Getting regions and cities 'right', adapting policies to the specificities of where people live and work, is vital to improving citizens’ well-being. View the country factsheets from the publication OECD Regional Outlook 2014.
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A promising outlook: as of 2012, 93% of young people in Ireland were expected to graduate from upper secondary education in their lifetimes.
Note par pays sur la situation sur le marché du travail, les salaires, la qualité de l'emploi.
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The Irish government has taken resolute action to address the unemployment challenge, launching the Action Plan for Jobs (APJ) initiative in early 2012. Drawing on the expertise and experience of OECD member countries, this preliminary review examines key aspects of the Action Plan for Jobs and highlights some key policy priorities to boost job creation.
The average worker in Ireland faced a tax burden on labour income (tax wedge) of 26.6% in 2013 compared with the OECD average of 35.9%. Ireland was ranked 28 of the 34 OECD member countries in this respect.
Employment and Skills Strategies in Ireland focuses on the role of local employment and training agencies in contributing to job creation and productivity. This report looks at the range of institutions and bodies involved in employment and skills policies, focusing on local activities in the Dublin and South East regions. It can help national, regional and local policy makers in Ireland build effective and sustainable partnerships at the local level, which join-up efforts and achieve stronger outcomes across employment, training, and economic development policies. The report is part of a comparative OECD review of local job creation policies, which explores how countries are putting measures in place at the local level to stimulate quality employment, social inclusion and growth.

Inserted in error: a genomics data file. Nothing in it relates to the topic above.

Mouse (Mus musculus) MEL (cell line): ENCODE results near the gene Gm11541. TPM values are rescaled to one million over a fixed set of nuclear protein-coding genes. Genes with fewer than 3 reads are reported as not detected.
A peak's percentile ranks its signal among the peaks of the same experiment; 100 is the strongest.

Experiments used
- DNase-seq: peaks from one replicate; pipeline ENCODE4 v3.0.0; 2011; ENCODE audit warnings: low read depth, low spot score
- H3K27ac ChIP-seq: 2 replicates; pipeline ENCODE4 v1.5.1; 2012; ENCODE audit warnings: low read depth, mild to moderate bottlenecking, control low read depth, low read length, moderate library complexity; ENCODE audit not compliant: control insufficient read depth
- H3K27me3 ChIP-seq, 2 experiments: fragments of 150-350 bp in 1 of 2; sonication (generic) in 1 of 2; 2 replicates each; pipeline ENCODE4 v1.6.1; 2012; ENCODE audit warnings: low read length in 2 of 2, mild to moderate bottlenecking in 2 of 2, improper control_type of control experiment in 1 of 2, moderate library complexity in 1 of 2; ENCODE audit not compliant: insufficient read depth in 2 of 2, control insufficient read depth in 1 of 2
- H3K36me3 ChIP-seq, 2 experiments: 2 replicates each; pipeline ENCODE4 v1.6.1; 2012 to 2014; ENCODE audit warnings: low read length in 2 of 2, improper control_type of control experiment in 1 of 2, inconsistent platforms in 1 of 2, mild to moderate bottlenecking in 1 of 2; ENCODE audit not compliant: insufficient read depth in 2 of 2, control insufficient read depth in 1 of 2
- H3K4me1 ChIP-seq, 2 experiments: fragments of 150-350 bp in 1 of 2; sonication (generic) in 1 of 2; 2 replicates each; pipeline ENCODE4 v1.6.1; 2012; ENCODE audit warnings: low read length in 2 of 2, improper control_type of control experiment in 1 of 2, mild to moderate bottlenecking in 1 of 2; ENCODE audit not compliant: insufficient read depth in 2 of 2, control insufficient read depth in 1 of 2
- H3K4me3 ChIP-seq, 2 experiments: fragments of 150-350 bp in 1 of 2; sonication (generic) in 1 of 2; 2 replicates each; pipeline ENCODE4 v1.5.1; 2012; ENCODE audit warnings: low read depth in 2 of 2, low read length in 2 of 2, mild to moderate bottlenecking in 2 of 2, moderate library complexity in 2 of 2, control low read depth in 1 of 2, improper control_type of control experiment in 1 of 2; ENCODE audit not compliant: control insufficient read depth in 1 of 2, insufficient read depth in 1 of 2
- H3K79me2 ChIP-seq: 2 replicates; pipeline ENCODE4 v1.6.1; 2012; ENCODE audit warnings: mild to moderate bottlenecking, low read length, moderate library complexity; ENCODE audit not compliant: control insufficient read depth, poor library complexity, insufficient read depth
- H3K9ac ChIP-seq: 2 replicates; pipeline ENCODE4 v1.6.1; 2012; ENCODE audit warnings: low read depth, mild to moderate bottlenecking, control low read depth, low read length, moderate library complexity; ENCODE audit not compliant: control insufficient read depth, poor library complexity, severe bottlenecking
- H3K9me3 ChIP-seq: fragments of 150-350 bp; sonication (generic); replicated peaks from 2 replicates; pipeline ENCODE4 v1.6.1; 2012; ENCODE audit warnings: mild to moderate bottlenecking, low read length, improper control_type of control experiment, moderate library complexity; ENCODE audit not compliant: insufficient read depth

Four years after its 2010 Environmental performance review, Ireland's mid-term report presents its main achievements, including reforms of the waste and water sectors, a new domestic water charge and a carbon tax.
The Prime Minister of Ireland, Taoiseach Enda Kenny TD, and Deputy Prime Minister Tánaiste Eamon Gilmore TD, visited the OECD on 7 February to discuss Ireland’s economic recovery and its partnership with the Organisation as a key ally supporting their reform agenda.
Like many of our Member States, Ireland has undoubtedly faced very serious challenges in recent years. The toll of the crisis has been heavy on the Irish economy. But in the past four years, with steady leadership, rigorous policies and remarkable efforts by the Irish people, Ireland has turned the situation around.
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This report on seeks to provide guidance on the design and delivery of a Youth Guarantee in Ireland based on the experience of other countries in designing guarantees or other comprehensive policy packages to help youth find productive and rewarding employment.